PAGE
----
Included in this feature are three parts related to the death of Jan Davis at Lodi a week ago. The first part is a recent post by Jan Davis to rec.skydiving in response to the death of a fellow skydiver a while ago. Ironically the post deals with the risk risk of camera line snags, which seems to have been part of the tragic chain of events that led to her death. The second part is an article from a local newspaper regarding the Jan's accident and the third is an article about the ongoing FAA investigation.
Ring sights and suspension lines
From: Flyincamra (firstname.lastname@example.org)
Subject: Ring sights and suspension lines
Date: 2001-03-26 09:52:24 PST
After reading of the tragic death of a fellow camera flyer, it brought to mind my discomfort at seeing the newer small camera helmets. My helmet is a headhunter with a big squared off front for a still mount. My ring sight is mounted close in and is virtually covered up by my still platform.
The newer helmets, whether they be top or side mount, seem to have the ring sight by neccessity sticking way out from the helmet... long posts going every which way. This weekend I was on the plane with a new cameraflyer with just such a setup. He said as soon as he was sure where he wanted it set, he would have the posts on his ring sight cut down so no excess would stick out. Still.... the post from the helmet to the sight was very long..... It made me think of the way we tape the shoes of tandems that have hooks on them instead of eyelets for shoelaces, but yet we fly with huge hooks sticking out of our helmets.....
I don't know the configuration on the helmet the deceased was wearing, but that was the first question that came to my mind. You know... this really doesn't seem like a difficult design problem to me. It would seem possible to form the ring sight directly to the camera helmet and still incorporate a way to make the sight adjustable... thereby doing away with the posts that are sticking out there like a target in a violent malfunction.
Yesterday, after thousands of camera jumps, I had the new and unsettling experience of feeling my left riser hang up on the back portion of my top mount video camera. I don't know how or why as it was only momentary, but I felt it pulling up at the back of my helmet, pinning my head down so I couldn't look up to see what was happening. Just as I started think about reaching to unclip the helmet, the riser popped loose and let go. No biggy, nothing serious..... but it made me wonder if I could get out of that helmet fast enough if I needed to......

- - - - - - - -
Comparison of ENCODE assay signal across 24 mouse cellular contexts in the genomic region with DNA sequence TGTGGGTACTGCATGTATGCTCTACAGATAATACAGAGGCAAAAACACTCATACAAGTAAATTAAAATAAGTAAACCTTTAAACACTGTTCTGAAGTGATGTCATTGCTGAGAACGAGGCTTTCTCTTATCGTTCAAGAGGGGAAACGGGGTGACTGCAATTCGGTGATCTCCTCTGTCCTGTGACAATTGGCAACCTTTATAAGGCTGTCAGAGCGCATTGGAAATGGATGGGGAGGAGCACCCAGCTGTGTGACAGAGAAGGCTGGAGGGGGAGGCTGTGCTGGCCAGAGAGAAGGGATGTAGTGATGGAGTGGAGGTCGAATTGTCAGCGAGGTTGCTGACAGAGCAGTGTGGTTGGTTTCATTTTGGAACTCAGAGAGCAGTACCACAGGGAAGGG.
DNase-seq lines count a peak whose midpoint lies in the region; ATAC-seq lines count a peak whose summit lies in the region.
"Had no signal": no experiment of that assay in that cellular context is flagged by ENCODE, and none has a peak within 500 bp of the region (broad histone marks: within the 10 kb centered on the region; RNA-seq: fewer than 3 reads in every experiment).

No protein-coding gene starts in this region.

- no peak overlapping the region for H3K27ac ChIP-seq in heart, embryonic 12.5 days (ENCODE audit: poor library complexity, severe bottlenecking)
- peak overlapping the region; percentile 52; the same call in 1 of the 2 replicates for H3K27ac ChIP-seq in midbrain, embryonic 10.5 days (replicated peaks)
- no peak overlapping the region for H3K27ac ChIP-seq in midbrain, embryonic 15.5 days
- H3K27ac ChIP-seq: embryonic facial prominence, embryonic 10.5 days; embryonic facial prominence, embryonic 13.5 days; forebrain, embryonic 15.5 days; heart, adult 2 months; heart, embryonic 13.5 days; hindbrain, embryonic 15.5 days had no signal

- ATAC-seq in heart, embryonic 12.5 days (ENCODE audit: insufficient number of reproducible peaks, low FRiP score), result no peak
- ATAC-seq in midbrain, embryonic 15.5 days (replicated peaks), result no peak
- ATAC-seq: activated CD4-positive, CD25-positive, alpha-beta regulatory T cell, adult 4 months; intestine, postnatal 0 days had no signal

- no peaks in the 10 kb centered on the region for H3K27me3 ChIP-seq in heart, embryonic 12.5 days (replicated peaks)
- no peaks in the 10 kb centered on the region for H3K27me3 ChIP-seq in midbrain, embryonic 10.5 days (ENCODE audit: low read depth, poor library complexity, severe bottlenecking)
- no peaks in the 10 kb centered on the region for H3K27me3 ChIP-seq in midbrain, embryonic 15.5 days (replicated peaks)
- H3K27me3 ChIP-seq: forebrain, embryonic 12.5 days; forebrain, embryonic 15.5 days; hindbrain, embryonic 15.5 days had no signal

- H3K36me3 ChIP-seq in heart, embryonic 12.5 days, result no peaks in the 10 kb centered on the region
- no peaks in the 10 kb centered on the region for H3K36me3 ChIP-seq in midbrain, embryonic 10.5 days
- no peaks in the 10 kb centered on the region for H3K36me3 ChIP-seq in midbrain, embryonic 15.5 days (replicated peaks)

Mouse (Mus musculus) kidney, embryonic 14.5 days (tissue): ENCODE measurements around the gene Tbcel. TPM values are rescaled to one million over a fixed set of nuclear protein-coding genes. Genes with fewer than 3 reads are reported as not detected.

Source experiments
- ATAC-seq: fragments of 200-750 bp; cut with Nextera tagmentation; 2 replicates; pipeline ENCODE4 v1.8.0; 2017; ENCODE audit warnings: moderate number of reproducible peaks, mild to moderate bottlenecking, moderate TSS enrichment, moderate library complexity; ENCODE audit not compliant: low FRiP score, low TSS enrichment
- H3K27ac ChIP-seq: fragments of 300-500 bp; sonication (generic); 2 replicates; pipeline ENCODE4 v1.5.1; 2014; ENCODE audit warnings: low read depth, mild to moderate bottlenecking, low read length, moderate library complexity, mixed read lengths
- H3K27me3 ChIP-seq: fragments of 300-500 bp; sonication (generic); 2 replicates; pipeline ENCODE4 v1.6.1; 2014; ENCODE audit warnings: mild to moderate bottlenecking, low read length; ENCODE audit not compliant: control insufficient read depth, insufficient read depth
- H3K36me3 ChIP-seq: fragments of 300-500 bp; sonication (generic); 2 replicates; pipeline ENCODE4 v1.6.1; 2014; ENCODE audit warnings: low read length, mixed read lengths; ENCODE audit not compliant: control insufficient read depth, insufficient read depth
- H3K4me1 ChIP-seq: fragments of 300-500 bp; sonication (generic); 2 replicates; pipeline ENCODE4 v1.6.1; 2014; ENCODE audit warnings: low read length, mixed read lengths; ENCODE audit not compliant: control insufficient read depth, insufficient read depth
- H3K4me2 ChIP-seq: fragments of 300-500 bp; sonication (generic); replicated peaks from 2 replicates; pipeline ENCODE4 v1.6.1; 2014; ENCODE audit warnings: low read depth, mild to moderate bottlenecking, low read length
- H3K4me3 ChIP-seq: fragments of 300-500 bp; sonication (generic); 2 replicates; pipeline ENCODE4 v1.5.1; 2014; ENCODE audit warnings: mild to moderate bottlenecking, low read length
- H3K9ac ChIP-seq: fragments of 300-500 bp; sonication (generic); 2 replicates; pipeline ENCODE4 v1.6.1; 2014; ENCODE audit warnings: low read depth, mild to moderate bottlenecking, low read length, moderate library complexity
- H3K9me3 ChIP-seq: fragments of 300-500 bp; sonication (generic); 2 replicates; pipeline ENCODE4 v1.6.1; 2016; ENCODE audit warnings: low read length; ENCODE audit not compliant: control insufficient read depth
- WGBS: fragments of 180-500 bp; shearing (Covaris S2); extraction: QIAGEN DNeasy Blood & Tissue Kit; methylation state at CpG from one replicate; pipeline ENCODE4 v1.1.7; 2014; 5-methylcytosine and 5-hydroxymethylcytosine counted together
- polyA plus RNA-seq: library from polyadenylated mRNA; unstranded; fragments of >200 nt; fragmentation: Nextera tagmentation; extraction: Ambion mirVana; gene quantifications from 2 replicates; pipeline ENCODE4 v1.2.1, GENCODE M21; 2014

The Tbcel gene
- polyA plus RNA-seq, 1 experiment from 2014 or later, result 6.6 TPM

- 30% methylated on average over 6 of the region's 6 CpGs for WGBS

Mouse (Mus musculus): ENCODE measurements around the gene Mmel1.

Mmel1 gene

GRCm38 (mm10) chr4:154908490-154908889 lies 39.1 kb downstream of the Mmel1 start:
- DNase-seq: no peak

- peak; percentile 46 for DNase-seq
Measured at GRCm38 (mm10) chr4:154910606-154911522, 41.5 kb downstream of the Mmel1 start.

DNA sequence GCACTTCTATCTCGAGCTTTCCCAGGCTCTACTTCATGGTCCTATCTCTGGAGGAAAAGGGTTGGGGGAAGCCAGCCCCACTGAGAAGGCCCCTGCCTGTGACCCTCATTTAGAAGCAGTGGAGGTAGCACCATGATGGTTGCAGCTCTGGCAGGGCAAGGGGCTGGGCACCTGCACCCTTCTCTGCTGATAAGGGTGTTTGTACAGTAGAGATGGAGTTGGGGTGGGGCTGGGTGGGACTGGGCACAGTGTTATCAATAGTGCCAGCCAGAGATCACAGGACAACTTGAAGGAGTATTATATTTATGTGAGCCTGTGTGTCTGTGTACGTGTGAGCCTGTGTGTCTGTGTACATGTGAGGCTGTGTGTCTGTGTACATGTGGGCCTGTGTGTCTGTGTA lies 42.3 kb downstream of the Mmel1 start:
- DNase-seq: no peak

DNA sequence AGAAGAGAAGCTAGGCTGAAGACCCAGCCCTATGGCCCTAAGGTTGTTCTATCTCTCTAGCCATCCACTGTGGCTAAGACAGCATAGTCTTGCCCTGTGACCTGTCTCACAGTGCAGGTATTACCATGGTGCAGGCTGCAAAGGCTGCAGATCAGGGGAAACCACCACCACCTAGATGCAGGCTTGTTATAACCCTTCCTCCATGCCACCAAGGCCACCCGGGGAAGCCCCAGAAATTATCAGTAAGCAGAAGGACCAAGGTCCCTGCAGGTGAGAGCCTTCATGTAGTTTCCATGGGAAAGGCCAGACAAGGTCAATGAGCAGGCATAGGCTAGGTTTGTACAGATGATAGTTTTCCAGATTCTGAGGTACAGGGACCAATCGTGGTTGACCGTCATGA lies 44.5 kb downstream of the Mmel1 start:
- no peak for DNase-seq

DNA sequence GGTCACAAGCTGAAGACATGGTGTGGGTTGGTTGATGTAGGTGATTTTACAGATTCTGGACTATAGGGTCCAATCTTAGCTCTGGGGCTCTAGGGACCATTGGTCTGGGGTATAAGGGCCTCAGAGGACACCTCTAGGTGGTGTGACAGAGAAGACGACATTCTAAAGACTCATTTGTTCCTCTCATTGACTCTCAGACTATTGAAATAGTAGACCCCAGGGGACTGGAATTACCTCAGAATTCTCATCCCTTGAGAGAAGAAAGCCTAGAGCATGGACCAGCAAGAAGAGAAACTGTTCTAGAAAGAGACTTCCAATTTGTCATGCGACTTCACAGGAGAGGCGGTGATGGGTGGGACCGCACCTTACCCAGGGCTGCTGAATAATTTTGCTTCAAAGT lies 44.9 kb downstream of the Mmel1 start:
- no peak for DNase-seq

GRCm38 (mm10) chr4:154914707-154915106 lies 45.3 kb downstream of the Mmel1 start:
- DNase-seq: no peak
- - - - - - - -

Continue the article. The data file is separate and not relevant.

My sincerest condolences to the family and friends of Richard Lancaster.
Skydiver killed after chute tangles
By Andy Furillo
Bee Staff Writer
(Published April 1, 2001)
A skydiver was killed outside Lodi on Saturday when her reserve parachute got tangled in a camera mounted on her helmet, officials said. Janice Irene Davis, 49, from Hollister, died in a vineyard just west of Highway 99 near Jahant Road. She had made nearly 3,000 jumps before the accident.
The Hollister-area resident and other sky divers had jumped from a plane at about 9,000 feet, according to the San Joaquin County Sheriff's Department.
Bill Dause, the owner of the Parachute Center in Lodi, said Davis' main chute "failed to work" at the time of the 2:03 p.m. tragedy. He said she ejected the main chute and deployed the reserve.
Davis had been using the camera to videotape two other divers.
"Somewhere in the process of releasing the first and deploying the second, she inadvertently became a little unstable, causing the bridle of the reserve chute to become unactive," Dause said.
Dause said a similar fatality occurred recently in the eastern United States and "the camera definitely was the culprit."
He said the two deaths should prompt parachute enthusiasts to examine the practice of mounting cameras on their helmets.
He described Davis as "a very outgoing, very caring person."
Within hours of Davis' death, Dause was back up in the air with skydiving students.
"We didn't slow down at all," Dause said. "She wouldn't want us to stop."
FAA seeks clues from sky diver's video camera
(Published April 2, 2001)
ACAMPO -- Authorities said Sunday it will take more time to determine what happened in the final moments of parachutist Janice Irene Davis' life, because the video camera she was carrying broke on impact.
The Federal Aviation Administration this week will begin attempting to repair a videotape that was inside the shattered camera. It may show why the 49-year-old Hollister woman's main parachute failed to open during a Saturday afternoon dive at the Parachute Center in Acampo, San Joaquin County coroner's Deputy Tom Scott said.
Meanwhile, coroner's officials Sunday said Davis died on impact from injuries she sustained in the fall.
Davis landed in a vineyard about 300 yards south of Jahant Road, just west of Highway 99, shortly after 2 p.m. Saturday.
She was an experienced parachutist hired to videotape two other jumpers Saturday, those who knew her said.
Authorities believe Davis fell 13,000 feet to her death. Her main chute apparently failed to open correctly and her backup chute got caught on the video camera attached to her helmet, officials said.
Scott said the FAA has taken over the investigation.
"We know nobody pushed her out of the plane, we know nobody toyed with the chute," he said. "As far as our investigation is concerned, we don't go any farther than the toxicology reports."
Investigators from the FAA's Oakland Flight Standards District Office could not be contacted Sunday.